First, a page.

Filing for a Chapter 7 bankruptcy can be one of the smartest financial moves a person can make when facing unmanageable debt.
A Chapter 7 filing allows debtors to effectively “wipe the slate clean,” and start over. Many people who complete the process wonder why they didn’t do it sooner.
Still, our Washington D.C. bankruptcy attorneys want to prepare clients and potential clients for the possibility that creditors sometimes challenge the discharge of debts. That is, they file a request with the court, asking that you still be made legally responsible for paying the debt owed to them. There are limited grounds on which they can legally do so, but they are sometimes successful. An experienced bankruptcy attorney can help prepare you for this possibility, based on the facts of your case, and develop effective strategies to counter such efforts.
In the recent case of Heide v. Juve, the U.S. Court of Appeals for the Eighth Circuit, the issue of contention was $300,000 in loans the debtor’s business partner alleged were falsely obtained and then squandered. The business partner asserted that a discharge of the debtor’s obligation would have made him solely responsible, and he requested intervention from the court.
According to court records, the debtor worked during the 1990s and 2000s as a seller of cars, specifically vehicle imports. In 1996, he and the complainant began working together at the same company and became close friends.
Due to a prior bankruptcy, the debtor’s credit wasn’t good enough to obtain traditional financing for vehicle purchases. Starting in 1998, the complainant agreed to help him purchase vehicles for resale on the import lot. He began with loans that would cover a single vehicle purchase and resale at a time.
The debtor paid regular interest on those loans until the vehicle was sold, and the complainant received 10 percent return on his investment once the vehicles were sold.
In 2001, the debtor became a 75 percent owner of the import business. In need of more capital, he asked the complainant to fund several cars at a time, in return for monthly interest payments and commission on every car sold. The complainant agreed, and disbursed a total of $300,000 to the debtor for this purpose. The debtor assured the complainant that he owned the cars on the lot and the inventory was sufficient to secure the loan.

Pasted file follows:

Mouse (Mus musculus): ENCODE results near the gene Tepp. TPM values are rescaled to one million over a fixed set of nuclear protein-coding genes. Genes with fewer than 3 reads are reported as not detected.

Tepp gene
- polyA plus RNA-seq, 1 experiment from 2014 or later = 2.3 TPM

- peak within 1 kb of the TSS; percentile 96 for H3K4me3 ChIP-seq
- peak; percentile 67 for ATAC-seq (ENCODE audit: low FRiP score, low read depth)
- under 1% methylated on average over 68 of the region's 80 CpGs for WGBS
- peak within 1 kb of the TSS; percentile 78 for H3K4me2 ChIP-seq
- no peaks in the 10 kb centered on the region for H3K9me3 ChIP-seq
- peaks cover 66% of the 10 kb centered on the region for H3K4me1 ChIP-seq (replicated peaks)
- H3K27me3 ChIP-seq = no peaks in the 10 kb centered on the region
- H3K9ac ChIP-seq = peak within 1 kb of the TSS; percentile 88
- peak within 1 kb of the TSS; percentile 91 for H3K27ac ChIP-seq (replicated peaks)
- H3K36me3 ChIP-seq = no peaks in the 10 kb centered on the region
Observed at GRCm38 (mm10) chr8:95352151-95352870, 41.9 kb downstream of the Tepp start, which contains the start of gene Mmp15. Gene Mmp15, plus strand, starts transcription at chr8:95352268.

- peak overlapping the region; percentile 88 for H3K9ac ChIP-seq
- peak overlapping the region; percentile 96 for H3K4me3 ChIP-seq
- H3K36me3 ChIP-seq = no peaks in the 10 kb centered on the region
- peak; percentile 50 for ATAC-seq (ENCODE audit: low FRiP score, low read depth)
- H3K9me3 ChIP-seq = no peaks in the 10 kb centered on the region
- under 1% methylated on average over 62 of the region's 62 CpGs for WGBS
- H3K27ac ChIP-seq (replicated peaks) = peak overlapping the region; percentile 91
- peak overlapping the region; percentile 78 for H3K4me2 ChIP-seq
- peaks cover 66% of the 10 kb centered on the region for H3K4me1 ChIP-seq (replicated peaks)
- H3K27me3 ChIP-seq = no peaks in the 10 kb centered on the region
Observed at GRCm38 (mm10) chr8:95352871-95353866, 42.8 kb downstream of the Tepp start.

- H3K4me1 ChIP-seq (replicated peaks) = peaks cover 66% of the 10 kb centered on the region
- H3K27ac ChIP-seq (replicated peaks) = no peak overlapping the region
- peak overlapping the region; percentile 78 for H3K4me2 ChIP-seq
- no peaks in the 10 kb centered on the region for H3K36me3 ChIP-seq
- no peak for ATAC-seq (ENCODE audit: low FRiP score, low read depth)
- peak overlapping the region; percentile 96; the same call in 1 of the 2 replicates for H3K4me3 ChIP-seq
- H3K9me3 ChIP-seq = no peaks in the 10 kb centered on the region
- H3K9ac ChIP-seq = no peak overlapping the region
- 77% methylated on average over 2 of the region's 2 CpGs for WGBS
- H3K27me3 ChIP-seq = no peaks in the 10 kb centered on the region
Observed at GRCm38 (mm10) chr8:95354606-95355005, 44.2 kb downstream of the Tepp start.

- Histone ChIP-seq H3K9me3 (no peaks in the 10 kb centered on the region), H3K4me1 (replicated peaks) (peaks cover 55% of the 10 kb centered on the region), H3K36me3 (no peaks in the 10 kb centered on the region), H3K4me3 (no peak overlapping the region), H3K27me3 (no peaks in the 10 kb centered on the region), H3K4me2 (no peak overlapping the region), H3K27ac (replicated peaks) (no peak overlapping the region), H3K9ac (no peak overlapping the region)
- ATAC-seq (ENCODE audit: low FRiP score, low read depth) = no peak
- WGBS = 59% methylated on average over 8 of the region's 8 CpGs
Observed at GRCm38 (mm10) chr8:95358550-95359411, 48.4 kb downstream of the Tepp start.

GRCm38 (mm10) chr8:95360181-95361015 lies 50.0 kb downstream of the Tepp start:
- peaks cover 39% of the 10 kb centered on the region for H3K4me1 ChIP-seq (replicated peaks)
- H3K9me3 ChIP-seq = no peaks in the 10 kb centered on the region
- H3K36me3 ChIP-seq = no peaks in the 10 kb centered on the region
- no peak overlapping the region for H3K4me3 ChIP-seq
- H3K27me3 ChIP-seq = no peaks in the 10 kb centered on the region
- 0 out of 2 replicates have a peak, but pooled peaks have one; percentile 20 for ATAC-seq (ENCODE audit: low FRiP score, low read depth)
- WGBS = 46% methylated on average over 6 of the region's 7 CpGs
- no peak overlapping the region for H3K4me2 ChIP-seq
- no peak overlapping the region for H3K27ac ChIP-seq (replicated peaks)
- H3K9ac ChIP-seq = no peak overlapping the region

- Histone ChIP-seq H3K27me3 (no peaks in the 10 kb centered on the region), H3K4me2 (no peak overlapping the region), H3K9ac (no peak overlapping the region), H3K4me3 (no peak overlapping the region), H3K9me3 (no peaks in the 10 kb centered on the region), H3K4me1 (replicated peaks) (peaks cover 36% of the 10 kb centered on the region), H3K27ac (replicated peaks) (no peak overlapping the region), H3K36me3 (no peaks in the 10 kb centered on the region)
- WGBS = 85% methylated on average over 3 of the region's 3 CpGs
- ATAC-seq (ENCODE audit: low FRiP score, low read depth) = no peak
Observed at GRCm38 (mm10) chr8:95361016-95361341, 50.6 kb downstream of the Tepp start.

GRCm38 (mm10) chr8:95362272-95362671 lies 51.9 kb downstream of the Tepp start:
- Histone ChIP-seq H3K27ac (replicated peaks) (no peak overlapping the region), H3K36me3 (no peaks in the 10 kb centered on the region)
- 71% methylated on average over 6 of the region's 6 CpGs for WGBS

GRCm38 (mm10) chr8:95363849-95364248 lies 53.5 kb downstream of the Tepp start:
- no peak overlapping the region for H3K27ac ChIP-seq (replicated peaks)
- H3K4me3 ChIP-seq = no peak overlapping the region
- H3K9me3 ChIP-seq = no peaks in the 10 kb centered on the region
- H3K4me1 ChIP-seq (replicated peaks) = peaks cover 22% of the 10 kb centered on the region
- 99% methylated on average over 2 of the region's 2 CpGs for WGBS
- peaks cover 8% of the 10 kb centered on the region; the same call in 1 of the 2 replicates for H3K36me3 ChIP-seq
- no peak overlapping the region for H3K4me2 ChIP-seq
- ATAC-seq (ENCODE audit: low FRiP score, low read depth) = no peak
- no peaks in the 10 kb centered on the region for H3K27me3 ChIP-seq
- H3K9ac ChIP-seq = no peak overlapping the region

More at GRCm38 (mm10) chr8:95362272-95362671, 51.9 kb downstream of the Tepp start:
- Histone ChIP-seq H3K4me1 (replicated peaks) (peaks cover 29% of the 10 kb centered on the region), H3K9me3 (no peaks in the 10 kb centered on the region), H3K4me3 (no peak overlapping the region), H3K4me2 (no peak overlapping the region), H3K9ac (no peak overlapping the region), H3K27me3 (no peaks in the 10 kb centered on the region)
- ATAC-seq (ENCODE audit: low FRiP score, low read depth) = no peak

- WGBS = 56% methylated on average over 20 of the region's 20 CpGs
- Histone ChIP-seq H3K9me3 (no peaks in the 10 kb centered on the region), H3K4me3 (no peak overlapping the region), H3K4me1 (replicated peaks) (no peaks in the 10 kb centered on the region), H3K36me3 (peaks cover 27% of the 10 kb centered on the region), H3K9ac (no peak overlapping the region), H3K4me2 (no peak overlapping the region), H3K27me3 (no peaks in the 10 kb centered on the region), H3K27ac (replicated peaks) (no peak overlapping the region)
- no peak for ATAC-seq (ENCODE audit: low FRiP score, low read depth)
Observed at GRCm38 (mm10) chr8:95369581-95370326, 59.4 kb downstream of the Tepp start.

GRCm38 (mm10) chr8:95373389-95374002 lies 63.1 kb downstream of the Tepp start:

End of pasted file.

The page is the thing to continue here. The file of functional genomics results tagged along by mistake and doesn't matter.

In 2006, the business began to fail. All of the complainant’s investment was lost, though the debtor could never fully explain how. The complainant did not learn of this until late 2008. The complainant then met with the debtor in early 2009, and accused him of “stealing” his life savings. The debtor promised it was not intentional, and he intended to pay him back.
The complainant insisted the debtor sign a document indicating he borrowed $300,000, and conceded the debtor’s liability for those loans.
Several months later, the debtor and his wife filed for Chapter 7 bankruptcy.
The complainant and his wife then filed an adversary proceeding, asking the court to find the debt to him non-dischargeable under 11 U.S.C. 523(a)(2), (4) or (6). The bankruptcy court granted a summary judgment in the complainant’s favor for $400,000, finding the loan had been obtained under false pretenses.
However, the Bankruptcy Appellate Panel reversed the bankruptcy court and the case was remanded. Upon remand, the bankruptcy court found a judgment in favor of the complainant for $360,000. The debtor again appealed to the appellate panel, and the court’s decision was again reversed, with the panel finding the bankruptcy court “clearly erred in its factual findings.” The panel indicated there was not enough evidence to support the assertion the debtor had made fraudulent representations regarding the security of the loans.
The complainant appealed, and the federal appellate court reinstated the original ruling of the bankruptcy court.
This case involved extensive back-and-forth, and although the debtor was ultimately unsuccessful, it shows that creditors do face an uphill battle in staking such claims. That’s because the creditor is the party who bears the burden of proof to show, by a preponderance of the evidence, that the debt should not be discharged. Still, it behooves the debtor to be able to make a strong case, based on careful legal analysis, for why the claim should be denied. We can help.
Contact Harris S. Ammerman, bankruptcy attorney serving Washington D.C., Maryland and Virginia, by calling (202) 638-0606.
Latest posts by Harris Ammerman (see all)
- Can a Bankruptcy Discharge be Denied? - July 30, 2018
- Why Filing Chapter 7 Bankruptcy Could be a Mistake - June 28, 2018
- Discover If Bankruptcy Can Be a Blessing in Disguise - May 30, 2018